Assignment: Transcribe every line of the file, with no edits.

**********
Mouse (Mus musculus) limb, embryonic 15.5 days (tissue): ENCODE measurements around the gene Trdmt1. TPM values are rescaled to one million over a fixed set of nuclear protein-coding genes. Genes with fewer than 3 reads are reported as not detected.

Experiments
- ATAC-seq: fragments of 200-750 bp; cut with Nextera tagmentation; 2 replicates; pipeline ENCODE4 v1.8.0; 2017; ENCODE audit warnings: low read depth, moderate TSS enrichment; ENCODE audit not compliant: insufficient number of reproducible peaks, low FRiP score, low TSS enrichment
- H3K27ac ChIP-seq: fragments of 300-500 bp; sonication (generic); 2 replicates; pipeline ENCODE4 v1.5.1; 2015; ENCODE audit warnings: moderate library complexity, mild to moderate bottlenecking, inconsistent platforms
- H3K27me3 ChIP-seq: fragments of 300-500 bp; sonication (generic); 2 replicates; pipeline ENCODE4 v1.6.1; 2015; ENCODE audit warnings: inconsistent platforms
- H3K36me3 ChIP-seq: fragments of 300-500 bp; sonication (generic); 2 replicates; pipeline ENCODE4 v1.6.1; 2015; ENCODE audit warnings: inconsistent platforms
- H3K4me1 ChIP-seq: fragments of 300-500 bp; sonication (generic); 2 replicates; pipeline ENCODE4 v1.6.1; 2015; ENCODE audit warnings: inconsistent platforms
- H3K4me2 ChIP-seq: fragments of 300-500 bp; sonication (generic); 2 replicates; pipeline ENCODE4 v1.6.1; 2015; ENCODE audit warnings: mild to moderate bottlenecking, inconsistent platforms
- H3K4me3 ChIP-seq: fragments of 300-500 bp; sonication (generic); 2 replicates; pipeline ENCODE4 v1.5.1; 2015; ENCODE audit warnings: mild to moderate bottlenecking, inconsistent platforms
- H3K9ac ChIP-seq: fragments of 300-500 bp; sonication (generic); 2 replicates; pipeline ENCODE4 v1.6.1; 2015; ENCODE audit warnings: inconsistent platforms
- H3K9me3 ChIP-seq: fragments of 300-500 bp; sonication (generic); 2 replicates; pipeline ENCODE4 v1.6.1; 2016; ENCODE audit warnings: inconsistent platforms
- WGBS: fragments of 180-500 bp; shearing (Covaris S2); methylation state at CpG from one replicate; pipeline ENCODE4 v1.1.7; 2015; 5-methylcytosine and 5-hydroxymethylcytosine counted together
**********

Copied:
Mouse (Mus musculus) limb, embryonic 15.5 days (tissue): ENCODE measurements around the gene Trdmt1. TPM values are rescaled to one million over a fixed set of nuclear protein-coding genes. Genes with fewer than 3 reads are reported as not detected.

Experiments
- ATAC-seq: fragments of 200-750 bp; cut with Nextera tagmentation; 2 replicates; pipeline ENCODE4 v1.8.0; 2017; ENCODE audit warnings: low read depth, moderate TSS enrichment; ENCODE audit not compliant: insufficient number of reproducible peaks, low FRiP score, low TSS enrichment
- H3K27ac ChIP-seq: fragments of 300-500 bp; sonication (generic); 2 replicates; pipeline ENCODE4 v1.5.1; 2015; ENCODE audit warnings: moderate library complexity, mild to moderate bottlenecking, inconsistent platforms
- H3K27me3 ChIP-seq: fragments of 300-500 bp; sonication (generic); 2 replicates; pipeline ENCODE4 v1.6.1; 2015; ENCODE audit warnings: inconsistent platforms
- H3K36me3 ChIP-seq: fragments of 300-500 bp; sonication (generic); 2 replicates; pipeline ENCODE4 v1.6.1; 2015; ENCODE audit warnings: inconsistent platforms
- H3K4me1 ChIP-seq: fragments of 300-500 bp; sonication (generic); 2 replicates; pipeline ENCODE4 v1.6.1; 2015; ENCODE audit warnings: inconsistent platforms
- H3K4me2 ChIP-seq: fragments of 300-500 bp; sonication (generic); 2 replicates; pipeline ENCODE4 v1.6.1; 2015; ENCODE audit warnings: mild to moderate bottlenecking, inconsistent platforms
- H3K4me3 ChIP-seq: fragments of 300-500 bp; sonication (generic); 2 replicates; pipeline ENCODE4 v1.5.1; 2015; ENCODE audit warnings: mild to moderate bottlenecking, inconsistent platforms
- H3K9ac ChIP-seq: fragments of 300-500 bp; sonication (generic); 2 replicates; pipeline ENCODE4 v1.6.1; 2015; ENCODE audit warnings: inconsistent platforms
- H3K9me3 ChIP-seq: fragments of 300-500 bp; sonication (generic); 2 replicates; pipeline ENCODE4 v1.6.1; 2016; ENCODE audit warnings: inconsistent platforms
- WGBS: fragments of 180-500 bp; shearing (Covaris S2); methylation state at CpG from one replicate; pipeline ENCODE4 v1.1.7; 2015; 5-methylcytosine and 5-hydroxymethylcytosine counted together